Despite a continued search for novel antileishmanial drugs, treatment options remain restricted to a few standard drugs, e.g. antimonials, miltefosine, amphotericin B and paromomycin. Although these drugs have now been used for several decades, their mechanism of action still remains partly hypothetical and their dynamics of cidal action and time-to-kill are still poorly documented.Methods
An in vitro time-to-kill assay on intracellular amastigotes of the laboratory reference strains Leishmania donovani (MHOM/ET/67/L82) and Leishmania infantum [MHOM/MA(BE)/67/ITMAP263] evaluated the cidal action dynamics of the listed reference drugs at three different concentrations: at IC50, 2 × IC50 and the near cytotoxic dose level (CC90: determined on MRC-5 cells). This assay focused on identifying the minimal exposure time needed to completely eliminate viable intracellular amastigotes, using the standard microscopic Giemsa assay and the promastigote back-transformation assay.Results
While 100% reduction was microscopically apparent for most drugs, the promastigote back-transformation assay clearly demonstrated a concentration- and time-dependent cidal mechanism. The time-to-kill at 2 × IC50 was ≥240 h for pentavalent antimony (77 μg eq./mL), 96 h for trivalent antimony (44 μg eq./mL), 168 to >240 h for miltefosine (10 μM), 168 h for paromomycin (100 μM) and >240 h for amphotericin B (2 μM). No differences were noted between both Leishmania species.Conclusions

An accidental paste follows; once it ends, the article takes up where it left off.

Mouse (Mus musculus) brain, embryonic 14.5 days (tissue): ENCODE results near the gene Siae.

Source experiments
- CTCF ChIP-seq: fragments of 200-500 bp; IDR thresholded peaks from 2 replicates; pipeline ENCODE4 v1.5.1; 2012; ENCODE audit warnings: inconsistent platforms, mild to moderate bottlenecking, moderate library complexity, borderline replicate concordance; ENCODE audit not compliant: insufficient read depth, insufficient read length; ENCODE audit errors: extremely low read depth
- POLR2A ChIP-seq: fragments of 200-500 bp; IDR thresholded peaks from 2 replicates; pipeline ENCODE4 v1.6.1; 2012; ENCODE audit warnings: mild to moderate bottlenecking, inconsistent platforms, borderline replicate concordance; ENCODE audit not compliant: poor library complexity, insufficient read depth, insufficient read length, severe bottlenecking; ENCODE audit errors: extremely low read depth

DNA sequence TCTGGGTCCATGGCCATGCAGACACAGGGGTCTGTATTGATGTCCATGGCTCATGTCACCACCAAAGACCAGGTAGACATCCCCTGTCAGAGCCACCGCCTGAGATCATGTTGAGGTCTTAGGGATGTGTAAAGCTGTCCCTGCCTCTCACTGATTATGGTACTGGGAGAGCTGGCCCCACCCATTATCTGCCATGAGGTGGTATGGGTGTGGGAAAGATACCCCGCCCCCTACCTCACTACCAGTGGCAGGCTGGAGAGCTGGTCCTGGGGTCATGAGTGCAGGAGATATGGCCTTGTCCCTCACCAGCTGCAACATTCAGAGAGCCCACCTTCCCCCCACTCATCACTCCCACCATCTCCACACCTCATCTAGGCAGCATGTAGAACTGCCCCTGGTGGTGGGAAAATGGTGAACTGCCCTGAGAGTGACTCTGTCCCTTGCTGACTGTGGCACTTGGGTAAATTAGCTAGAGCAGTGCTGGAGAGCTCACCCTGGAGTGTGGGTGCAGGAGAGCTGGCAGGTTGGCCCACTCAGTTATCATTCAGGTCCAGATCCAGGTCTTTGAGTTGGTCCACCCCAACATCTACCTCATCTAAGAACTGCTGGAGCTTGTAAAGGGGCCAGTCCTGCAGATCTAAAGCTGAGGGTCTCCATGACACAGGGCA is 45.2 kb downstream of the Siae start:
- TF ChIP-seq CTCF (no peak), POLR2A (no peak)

Evaluation of the concentration- and time-dependent cidal activity using the promastigote back-transformation assay revealed striking differences in efficacy of the different antileishmanial reference drugs. This assay should allow in-depth pharmacodynamic evaluation of novel drug leads in comparison with the existing antileishmanial drug repertoire.